17. Uh, no, Adam, I already said Afghanistan is why Osama’s in hiding–it’s Iraq that was an unnecessary war based upon lies. But no matter how many times people remind you, you seem to insist on forgetting about that.

  18. Somebody remind me, who was killing children in Iraq for accepting school supplies in February 2002?

    If you kick open my front door, BAI, and a bunch of thugs walk in and steal my stuff, you’re as bad as they are. They did it, buy you made it happen.

  19. Really Adam? Well, I guess that means they aren’t blowing up any subway trains? I don’t know, last I heard we were so busy in Iraq, Osama and the Taliban were doing just fine.

    And you may think that Osama is on the ropes, but he still has 90% percent of the ruling family and judges in Saudi Arabia still supporting him, both with cold hard cash and religious support.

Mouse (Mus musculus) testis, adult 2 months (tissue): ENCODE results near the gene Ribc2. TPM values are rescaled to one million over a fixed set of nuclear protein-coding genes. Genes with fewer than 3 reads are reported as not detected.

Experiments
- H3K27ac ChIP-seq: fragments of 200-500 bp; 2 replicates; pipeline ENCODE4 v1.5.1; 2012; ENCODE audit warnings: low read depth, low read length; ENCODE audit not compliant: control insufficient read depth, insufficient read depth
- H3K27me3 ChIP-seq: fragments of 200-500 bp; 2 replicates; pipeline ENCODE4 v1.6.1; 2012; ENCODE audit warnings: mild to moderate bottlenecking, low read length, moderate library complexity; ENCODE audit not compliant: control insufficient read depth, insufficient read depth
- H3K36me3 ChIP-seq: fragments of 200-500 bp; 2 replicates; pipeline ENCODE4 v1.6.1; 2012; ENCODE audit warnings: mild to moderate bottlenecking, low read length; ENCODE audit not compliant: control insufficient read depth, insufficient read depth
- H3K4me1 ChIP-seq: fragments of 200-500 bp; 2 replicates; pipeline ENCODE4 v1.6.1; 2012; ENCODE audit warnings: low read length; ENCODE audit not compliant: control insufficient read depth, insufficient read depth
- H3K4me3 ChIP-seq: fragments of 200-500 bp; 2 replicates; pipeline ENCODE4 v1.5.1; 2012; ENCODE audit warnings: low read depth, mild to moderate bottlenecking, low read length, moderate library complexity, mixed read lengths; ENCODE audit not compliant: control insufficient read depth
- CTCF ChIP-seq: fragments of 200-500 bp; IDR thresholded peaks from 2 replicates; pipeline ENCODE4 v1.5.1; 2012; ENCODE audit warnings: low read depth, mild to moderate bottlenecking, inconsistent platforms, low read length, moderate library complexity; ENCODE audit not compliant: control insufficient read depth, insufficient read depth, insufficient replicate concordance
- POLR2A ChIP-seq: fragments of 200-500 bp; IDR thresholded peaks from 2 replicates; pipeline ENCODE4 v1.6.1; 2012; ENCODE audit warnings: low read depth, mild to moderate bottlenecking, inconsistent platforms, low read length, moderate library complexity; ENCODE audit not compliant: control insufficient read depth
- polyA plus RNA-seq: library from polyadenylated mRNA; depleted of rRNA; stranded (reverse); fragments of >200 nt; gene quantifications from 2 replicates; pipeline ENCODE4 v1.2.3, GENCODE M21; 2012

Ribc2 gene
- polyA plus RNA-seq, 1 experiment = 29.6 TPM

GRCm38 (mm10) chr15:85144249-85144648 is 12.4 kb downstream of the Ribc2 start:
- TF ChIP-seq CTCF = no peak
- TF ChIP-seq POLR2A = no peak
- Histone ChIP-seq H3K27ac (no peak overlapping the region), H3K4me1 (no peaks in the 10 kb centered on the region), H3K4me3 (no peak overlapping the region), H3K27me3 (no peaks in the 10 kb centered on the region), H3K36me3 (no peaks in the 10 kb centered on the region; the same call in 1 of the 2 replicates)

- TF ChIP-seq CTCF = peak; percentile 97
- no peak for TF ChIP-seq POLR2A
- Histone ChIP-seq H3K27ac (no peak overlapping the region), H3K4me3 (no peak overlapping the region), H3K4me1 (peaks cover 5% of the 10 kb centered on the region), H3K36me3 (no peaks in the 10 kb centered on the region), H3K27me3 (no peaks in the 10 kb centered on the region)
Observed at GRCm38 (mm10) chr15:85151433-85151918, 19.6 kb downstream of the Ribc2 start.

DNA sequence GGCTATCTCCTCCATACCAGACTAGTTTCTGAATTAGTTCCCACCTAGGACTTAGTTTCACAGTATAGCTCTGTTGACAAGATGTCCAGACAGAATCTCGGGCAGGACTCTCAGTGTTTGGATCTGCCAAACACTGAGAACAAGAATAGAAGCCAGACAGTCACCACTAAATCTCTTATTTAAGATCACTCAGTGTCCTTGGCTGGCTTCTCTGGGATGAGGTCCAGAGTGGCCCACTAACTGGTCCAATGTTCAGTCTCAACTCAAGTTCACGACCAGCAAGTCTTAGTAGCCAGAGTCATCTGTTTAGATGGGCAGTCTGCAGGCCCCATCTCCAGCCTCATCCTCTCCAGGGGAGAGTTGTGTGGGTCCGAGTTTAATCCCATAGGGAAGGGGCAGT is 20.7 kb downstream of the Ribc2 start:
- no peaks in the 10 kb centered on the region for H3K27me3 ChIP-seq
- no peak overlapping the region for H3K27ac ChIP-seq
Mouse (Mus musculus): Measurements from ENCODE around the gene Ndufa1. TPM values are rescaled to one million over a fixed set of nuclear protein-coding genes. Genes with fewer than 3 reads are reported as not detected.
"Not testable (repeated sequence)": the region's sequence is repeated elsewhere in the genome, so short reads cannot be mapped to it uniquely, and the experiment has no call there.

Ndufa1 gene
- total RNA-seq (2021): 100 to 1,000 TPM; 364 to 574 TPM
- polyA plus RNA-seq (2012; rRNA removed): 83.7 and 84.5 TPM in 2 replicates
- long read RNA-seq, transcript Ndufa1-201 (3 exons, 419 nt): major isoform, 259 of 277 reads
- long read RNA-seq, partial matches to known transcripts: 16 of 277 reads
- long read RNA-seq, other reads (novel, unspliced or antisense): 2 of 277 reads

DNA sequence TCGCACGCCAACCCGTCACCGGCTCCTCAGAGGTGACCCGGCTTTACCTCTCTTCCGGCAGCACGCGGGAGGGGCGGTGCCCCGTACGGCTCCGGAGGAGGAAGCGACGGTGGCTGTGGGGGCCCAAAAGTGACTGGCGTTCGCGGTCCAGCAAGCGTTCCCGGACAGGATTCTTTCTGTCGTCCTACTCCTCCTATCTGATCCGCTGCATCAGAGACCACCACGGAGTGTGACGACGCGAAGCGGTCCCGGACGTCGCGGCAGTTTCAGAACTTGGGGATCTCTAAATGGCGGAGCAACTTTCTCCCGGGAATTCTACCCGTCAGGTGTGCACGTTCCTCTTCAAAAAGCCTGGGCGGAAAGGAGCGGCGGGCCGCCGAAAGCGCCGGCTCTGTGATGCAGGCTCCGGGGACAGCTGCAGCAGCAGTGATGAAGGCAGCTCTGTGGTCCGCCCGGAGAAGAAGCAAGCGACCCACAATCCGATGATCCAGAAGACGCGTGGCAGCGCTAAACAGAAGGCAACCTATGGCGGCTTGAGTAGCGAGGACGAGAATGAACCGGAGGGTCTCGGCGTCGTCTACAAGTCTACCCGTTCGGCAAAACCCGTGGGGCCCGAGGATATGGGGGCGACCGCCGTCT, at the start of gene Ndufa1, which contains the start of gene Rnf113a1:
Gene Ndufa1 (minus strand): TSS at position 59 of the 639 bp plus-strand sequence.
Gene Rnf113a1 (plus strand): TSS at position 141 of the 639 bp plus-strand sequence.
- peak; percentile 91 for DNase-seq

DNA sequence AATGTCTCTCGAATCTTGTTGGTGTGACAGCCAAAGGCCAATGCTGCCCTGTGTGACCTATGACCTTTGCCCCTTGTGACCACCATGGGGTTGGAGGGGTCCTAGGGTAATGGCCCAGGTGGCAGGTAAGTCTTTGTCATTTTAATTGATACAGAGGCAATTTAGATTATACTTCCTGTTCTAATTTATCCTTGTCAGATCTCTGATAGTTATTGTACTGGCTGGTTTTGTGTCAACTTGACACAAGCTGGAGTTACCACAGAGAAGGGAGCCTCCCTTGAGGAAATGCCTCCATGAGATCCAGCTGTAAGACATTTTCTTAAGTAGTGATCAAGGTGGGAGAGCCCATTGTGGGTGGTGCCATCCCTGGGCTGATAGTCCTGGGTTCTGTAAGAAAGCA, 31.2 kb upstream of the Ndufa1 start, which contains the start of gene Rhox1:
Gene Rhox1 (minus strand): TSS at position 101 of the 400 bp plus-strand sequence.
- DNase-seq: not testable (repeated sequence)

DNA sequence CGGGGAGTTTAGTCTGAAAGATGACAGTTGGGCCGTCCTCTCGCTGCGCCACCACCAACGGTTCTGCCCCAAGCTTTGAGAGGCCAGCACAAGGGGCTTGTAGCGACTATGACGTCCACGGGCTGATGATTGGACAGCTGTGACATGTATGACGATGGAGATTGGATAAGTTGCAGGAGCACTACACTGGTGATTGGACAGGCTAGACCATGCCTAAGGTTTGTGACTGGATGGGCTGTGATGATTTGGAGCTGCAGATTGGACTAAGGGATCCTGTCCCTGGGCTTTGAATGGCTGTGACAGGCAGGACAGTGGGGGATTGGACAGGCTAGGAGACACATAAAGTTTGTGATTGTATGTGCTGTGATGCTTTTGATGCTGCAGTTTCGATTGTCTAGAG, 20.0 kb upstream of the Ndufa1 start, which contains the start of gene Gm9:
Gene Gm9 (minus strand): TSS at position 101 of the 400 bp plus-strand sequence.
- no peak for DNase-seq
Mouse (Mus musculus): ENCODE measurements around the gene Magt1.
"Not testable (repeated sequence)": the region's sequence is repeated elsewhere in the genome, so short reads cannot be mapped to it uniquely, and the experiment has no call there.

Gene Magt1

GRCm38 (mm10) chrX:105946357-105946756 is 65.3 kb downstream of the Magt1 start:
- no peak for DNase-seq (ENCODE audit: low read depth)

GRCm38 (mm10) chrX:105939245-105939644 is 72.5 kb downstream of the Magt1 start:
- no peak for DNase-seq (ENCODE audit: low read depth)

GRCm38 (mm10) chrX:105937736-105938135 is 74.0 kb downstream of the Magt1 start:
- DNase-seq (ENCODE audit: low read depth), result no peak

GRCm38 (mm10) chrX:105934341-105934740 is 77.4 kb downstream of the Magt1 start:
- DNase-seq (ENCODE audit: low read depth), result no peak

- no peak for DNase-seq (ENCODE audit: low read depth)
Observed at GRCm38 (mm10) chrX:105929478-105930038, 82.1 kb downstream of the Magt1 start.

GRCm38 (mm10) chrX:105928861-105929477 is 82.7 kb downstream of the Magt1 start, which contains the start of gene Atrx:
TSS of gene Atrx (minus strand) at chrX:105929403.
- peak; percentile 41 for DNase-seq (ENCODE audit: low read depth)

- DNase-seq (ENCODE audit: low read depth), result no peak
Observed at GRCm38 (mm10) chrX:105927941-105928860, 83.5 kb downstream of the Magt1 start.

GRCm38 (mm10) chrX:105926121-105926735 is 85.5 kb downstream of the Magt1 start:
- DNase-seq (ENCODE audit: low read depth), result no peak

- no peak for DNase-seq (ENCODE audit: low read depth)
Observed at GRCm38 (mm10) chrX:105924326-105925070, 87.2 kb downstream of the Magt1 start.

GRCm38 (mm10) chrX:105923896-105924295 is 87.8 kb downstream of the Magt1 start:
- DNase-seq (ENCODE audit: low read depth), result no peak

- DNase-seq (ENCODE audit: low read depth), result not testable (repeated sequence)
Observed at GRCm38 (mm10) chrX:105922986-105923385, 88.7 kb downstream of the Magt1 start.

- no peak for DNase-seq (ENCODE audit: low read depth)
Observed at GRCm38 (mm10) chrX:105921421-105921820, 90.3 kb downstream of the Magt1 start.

20. We’ve clearly got enough troops over there.

    That’s why we were able to so effectively maintain order, secure weapons caches, and seal the borders from infiltrating jihadis.

  21. “This is the kind of thing you never hear about from the anti-Bush crowd, in their zeal to say how wrong the war was etc.”

    Well, I voted for Bush, but in spite of rather than because of his position on the war, which I continue to think was a tar baby that he was way too quick to grab hold of. But even if invading Iraq in the first place was a big mistake, it’s water over the dam now, and there can be few more noble causes than killing the insurgents who pull this kind of shit. Whenever people talk about how many Iraqi civilians we’ve accidentally killed, it would be instructive to get some numbers on how many the insurgents have deliberately killed. They pull off a London-style bombing every couple of days.

  22. What the fuck?

    Moorlock,